It has never been more clear that people who are encouraged to develop their physical literacy during their foundational childhood years are much more likely to remain active throughout their lives – but it requires support and proactive guidance from their educators.
A generation ago, unstructured play and risky play were common, which helped prepare children for a lifetime of active pursuits. However, we now face a situation where these experiences are rare, and we need to support the development of physical literacy as a countermeasure – a topic covered in Developing Physical Literacy: A New Normal for All Canadians.
“Physical literacy needs to be actively developed as it cannot be assumed that it will occur naturally as part of normal growth. While part of the solution is to provide greater opportunities for unstructured play and risky activity, it is important to remember that people of all ages do not innately develop motivation, confidence, physical competence, knowledge and understanding to value and take responsibility to be active for life,” reads the resource.
This is the guiding principle behind much of the work being done at Sport for Life, whether it’s supporting the construction of a physical literacy-themed daycare, championing inclusion through the Long-Term Development in Sport and Physical Activity framework, or promoting cross-sectoral partnerships that will benefit students through the Physical Literacy for Communities (PL4C) initiative.
Supporting educators to impact students through physical literacy
In a recent article from the Sport Information Resource Centre, University of Victoria professor Jean Buckler argued that based on the available evidence, early childhood educators are not receiving the education and professional development they need to properly facilitate physical literacy development in their participants.
“Therefore, professional development programs are crucial in supporting educators in gaining the skills, confidence, knowledge and capacity to support children’s development in these areas. Providing training to early childhood educators has been successful in supporting increased knowledge, confidence, and intention to support physical activity and physical literacy,” Buckler writes.
According to the article, the following three things should be kept in mind when training these educators: ongoing support, theoretical basis, and accountability and program adherence (read the full article on the SIRC website).
These are foundational elements of the work Sport for Life does when empowering educators and physical literacy observers.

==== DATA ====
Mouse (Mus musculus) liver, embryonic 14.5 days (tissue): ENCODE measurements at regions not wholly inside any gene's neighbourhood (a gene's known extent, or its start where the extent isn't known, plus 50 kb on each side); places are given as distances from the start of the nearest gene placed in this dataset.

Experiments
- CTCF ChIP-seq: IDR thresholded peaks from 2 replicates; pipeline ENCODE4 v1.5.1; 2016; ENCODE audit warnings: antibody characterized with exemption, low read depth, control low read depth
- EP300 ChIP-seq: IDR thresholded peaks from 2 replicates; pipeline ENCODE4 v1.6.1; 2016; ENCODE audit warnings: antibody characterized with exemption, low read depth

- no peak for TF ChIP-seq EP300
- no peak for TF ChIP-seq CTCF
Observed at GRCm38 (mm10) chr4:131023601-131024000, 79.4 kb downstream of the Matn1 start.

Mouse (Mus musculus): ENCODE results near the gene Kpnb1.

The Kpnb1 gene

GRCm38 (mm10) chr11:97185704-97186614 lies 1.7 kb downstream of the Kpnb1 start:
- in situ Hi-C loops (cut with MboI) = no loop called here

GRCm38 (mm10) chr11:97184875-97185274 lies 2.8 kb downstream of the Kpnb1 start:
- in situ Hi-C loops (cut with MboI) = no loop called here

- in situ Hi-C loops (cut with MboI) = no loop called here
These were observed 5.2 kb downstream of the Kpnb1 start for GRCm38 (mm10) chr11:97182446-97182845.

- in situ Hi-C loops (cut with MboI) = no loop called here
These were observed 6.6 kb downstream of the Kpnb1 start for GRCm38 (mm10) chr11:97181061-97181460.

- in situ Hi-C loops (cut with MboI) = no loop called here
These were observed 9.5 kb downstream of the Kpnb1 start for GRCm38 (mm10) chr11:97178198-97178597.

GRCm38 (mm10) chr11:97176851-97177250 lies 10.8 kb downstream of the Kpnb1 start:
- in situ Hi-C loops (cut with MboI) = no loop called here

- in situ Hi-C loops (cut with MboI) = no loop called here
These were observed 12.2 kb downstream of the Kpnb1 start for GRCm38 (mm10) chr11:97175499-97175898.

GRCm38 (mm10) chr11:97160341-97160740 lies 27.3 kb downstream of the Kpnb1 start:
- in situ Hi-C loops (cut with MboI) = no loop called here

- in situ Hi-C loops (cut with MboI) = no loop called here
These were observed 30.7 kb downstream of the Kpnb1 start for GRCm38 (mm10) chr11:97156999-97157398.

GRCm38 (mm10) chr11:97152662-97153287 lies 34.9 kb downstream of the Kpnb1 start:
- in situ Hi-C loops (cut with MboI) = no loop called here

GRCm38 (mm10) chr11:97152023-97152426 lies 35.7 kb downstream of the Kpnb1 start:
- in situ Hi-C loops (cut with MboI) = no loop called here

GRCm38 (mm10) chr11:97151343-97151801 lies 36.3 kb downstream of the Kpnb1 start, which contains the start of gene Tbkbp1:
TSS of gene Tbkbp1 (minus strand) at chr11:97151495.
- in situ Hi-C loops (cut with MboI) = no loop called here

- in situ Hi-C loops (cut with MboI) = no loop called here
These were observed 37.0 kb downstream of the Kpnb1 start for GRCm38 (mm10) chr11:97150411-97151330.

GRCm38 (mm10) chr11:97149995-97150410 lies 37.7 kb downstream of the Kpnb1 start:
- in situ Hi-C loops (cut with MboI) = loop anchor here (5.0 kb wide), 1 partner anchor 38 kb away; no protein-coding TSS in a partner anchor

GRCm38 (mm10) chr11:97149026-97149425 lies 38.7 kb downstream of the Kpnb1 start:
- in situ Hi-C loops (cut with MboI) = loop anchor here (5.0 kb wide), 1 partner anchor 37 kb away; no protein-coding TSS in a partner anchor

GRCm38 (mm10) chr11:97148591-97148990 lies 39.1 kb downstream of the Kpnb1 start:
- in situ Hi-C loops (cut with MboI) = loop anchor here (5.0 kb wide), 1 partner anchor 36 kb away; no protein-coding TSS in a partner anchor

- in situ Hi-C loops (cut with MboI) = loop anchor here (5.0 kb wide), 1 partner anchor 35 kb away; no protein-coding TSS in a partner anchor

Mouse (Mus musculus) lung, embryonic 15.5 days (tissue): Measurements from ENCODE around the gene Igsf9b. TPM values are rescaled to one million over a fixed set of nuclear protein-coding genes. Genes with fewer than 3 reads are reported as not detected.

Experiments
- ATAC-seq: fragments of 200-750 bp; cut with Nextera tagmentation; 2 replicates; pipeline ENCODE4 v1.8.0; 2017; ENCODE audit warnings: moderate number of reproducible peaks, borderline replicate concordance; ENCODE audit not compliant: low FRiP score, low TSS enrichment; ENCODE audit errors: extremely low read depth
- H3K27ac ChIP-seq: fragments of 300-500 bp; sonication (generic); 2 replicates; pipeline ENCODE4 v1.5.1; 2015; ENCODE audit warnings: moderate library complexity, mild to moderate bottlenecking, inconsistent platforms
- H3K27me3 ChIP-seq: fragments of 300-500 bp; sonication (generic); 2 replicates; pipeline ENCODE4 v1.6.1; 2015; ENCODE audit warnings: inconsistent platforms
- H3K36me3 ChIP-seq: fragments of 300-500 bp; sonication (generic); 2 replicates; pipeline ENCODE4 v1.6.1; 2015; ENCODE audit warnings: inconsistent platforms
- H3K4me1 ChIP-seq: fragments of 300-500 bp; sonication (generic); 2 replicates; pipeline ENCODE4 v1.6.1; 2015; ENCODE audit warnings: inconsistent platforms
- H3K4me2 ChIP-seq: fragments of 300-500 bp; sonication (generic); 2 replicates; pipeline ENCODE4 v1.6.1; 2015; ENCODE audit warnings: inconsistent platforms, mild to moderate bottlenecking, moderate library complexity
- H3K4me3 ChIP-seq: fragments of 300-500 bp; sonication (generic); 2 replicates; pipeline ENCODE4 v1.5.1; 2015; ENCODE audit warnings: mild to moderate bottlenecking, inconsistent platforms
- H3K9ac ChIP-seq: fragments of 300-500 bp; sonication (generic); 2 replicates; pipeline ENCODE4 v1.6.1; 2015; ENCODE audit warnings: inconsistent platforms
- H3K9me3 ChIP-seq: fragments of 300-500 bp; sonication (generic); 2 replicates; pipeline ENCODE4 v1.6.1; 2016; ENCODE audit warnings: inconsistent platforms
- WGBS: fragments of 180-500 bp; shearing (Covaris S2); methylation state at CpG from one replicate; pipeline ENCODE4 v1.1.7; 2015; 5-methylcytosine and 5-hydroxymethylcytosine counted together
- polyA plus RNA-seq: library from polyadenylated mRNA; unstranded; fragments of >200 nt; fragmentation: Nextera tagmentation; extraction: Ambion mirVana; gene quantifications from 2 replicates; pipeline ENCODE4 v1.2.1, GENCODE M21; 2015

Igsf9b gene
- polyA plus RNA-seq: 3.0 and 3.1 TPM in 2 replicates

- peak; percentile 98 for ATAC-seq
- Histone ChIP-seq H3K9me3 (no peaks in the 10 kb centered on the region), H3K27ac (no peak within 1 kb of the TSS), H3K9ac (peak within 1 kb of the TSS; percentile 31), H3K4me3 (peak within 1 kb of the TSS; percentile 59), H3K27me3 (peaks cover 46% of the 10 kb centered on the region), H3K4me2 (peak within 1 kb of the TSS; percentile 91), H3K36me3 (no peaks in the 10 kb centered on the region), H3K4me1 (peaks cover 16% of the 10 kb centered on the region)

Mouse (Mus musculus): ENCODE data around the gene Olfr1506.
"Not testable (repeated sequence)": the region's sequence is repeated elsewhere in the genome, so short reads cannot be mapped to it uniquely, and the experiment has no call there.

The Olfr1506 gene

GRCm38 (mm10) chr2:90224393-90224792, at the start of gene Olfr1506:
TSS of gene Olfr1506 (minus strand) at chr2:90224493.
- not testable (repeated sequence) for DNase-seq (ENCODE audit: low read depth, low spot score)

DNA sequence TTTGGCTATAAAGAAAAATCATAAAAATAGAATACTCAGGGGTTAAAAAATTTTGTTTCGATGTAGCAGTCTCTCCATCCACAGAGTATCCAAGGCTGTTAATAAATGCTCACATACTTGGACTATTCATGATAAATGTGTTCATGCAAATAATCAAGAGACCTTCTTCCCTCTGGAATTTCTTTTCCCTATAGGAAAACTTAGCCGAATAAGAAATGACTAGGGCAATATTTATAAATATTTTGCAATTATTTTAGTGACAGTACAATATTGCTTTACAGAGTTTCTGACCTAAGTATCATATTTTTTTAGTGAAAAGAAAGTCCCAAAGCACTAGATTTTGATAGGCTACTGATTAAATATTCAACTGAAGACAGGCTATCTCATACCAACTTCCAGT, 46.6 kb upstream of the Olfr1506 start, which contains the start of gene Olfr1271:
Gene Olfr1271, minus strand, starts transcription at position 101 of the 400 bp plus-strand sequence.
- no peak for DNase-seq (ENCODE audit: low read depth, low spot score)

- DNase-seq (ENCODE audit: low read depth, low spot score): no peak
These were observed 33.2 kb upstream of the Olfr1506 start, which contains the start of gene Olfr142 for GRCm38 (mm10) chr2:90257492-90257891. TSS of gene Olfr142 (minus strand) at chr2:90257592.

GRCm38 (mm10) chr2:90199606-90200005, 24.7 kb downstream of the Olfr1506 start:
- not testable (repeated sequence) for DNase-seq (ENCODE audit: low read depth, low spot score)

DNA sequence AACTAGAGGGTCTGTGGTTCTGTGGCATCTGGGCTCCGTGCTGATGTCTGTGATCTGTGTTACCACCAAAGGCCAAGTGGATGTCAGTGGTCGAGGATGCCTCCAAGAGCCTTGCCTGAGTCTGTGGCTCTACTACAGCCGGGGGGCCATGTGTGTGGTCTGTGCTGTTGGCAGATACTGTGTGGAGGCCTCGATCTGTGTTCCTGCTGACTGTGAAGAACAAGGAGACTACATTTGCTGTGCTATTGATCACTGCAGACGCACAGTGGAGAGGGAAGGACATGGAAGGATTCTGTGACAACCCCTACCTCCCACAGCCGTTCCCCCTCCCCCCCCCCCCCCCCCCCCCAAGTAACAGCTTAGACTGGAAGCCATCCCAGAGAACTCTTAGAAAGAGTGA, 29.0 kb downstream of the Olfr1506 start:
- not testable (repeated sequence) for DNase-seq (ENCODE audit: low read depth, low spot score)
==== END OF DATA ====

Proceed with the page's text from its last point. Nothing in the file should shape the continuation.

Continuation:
Empowering through physical literacy observation
Depending on the project and the participants involved, Sport for Life aims to address all three of Buckler’s concerns. In projects such as the PL4C initiative, educators and observers are given the ongoing support they need to guide participants along their physical literacy journey.
This is backed up by theoretical research by specialists like Dr. Dean Dudley or Dr. John Cairney, and presented in our resources such as Active for Life: Durable by Design or Physical Literacy in Aquatic Environments.
Finally, we ensure program adherence by providing ongoing training both within and outside the sport system, through groups such as Active Sudbury. Recently, education opportunities in the Atlantic region of Canada were offered with the train to train model, making sure that PL4C mentors know the correct way to use PLAY Tools and observe physical literacy in children.
These PLAY Tools were originally developed by Dr. Dean Kriellaars, one of the experts who has worked closely with Sport for Life over the years. Acting as a catalyst for change within the quality sport and physical literacy ecosystem, these tools are meant to improve our population’s level of physical literacy.
Directed at individuals aged five and up, the PLAY Tools determine gaps in physical literacy development, and provide ways for early childhood educators to take action to help improve these areas. By correctly identifying where the child is in their physical literacy trajectory, they can then custom-design activities and encourage movements that will help them progress and acquire the ability to complete new fundamental movement skills.
These tools are just one way that Sport for Life is impacting youth, and empowering their educators. During the COVID-19 pandemic, our organization released a series of videos called “Physical Literacy at Home” aimed at teaching parents how to keep their kids active, our Quality Sport for Communities and Clubs checklist ensures their engagement with sport is positive, and recently we unveiled a PLAY website aimed at making information about physical literacy observation more accessible.
“The work we’re doing has the potential to impact multiple generations, in communities from coast to coast to coast. People who have developed their physical literacy enjoy a number of benefits, ranging from more positive mental health to increased protection against disease and aging,” said Mitchell.
“By investing in the early education of children, we’re making an investment in our country’s future.”